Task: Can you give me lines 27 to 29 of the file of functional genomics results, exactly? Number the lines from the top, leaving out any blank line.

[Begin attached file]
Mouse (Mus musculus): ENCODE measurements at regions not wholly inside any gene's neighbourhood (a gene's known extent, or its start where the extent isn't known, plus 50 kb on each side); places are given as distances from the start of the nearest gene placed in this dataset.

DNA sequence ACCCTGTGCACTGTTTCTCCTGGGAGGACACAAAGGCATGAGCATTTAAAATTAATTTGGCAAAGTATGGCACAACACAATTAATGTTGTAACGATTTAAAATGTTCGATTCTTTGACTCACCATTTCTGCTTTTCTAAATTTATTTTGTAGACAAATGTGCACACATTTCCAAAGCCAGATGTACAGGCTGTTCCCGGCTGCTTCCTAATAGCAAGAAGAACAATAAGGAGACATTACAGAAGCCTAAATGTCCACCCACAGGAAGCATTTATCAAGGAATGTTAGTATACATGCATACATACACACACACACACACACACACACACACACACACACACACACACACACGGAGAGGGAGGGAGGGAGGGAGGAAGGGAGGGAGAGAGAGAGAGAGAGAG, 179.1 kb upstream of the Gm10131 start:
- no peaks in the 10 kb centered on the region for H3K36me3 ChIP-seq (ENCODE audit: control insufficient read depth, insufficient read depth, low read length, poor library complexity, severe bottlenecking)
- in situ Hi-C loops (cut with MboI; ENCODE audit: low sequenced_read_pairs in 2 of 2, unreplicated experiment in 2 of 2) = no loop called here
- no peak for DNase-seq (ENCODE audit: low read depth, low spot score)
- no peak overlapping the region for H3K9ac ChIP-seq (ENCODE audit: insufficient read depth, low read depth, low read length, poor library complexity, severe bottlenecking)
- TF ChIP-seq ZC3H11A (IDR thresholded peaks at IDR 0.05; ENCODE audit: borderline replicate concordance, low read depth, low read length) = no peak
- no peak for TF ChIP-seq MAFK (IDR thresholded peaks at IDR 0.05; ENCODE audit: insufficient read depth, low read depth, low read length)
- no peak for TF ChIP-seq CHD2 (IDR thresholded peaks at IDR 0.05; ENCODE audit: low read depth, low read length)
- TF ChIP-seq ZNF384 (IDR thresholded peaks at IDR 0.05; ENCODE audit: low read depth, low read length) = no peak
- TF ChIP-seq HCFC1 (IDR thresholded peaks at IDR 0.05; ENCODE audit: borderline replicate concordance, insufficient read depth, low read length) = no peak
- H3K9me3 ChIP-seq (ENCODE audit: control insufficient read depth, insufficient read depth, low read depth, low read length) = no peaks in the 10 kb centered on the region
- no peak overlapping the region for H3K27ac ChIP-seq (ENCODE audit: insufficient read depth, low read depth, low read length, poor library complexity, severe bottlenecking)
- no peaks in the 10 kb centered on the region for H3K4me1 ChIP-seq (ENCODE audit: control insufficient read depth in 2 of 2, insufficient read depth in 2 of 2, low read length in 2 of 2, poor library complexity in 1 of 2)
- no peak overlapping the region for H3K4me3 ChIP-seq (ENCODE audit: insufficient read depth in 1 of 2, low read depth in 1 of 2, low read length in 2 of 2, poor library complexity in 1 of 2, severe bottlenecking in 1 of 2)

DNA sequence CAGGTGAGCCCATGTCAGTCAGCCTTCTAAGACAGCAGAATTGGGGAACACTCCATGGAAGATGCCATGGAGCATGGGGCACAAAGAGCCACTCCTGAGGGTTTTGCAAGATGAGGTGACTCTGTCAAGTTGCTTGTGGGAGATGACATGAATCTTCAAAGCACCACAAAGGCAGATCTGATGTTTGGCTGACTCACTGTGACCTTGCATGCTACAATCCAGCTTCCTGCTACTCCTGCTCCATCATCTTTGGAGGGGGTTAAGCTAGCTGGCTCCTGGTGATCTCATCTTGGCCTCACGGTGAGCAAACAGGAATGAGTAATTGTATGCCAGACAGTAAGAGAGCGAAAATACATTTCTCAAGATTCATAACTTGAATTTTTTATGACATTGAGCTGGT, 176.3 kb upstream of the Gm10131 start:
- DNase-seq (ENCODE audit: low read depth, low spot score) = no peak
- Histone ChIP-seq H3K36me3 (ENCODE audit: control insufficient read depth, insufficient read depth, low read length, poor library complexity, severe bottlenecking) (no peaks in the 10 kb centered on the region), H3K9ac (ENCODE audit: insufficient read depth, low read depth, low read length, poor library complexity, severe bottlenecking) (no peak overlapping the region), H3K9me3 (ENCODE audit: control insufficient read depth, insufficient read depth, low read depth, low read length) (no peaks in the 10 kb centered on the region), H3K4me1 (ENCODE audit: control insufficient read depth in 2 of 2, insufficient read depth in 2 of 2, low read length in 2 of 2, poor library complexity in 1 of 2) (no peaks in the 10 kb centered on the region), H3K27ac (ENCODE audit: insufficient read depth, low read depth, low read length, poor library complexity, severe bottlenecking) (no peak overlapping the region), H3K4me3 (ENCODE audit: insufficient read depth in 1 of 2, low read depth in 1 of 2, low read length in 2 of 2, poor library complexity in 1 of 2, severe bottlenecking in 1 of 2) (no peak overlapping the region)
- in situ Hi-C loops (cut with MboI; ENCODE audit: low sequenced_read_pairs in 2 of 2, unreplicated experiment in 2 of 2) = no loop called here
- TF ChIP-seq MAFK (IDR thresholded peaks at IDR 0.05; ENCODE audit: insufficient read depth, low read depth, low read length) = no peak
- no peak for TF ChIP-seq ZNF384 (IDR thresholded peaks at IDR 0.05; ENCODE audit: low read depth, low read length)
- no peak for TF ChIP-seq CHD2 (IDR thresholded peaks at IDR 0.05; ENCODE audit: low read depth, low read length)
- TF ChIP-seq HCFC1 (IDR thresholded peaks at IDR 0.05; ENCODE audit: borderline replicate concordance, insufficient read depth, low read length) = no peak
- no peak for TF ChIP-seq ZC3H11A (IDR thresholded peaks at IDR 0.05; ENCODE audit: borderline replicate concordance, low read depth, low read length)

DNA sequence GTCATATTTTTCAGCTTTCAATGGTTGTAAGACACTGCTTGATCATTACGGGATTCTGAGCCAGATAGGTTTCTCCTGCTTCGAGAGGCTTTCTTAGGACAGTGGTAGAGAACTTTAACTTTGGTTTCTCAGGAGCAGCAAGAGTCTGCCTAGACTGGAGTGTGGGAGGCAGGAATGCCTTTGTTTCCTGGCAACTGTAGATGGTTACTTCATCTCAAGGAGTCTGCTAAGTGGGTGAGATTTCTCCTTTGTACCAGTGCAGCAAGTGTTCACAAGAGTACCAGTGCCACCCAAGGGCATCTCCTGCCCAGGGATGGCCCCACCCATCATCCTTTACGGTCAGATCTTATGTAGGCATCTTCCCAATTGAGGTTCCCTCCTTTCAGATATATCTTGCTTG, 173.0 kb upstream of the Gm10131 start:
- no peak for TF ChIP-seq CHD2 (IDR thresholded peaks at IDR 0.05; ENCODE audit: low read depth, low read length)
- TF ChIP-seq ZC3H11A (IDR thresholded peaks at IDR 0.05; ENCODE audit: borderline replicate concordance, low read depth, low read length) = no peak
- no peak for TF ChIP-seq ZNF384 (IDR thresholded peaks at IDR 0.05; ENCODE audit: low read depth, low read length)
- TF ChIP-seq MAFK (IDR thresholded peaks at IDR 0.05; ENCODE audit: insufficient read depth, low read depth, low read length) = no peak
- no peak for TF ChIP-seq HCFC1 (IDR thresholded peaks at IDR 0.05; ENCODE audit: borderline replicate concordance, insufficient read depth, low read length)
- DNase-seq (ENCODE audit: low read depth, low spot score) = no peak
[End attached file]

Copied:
- TF ChIP-seq ZC3H11A (IDR thresholded peaks at IDR 0.05; ENCODE audit: borderline replicate concordance, low read depth, low read length) = no peak
- no peak for TF ChIP-seq ZNF384 (IDR thresholded peaks at IDR 0.05; ENCODE audit: low read depth, low read length)
- TF ChIP-seq MAFK (IDR thresholded peaks at IDR 0.05; ENCODE audit: insufficient read depth, low read depth, low read length) = no peak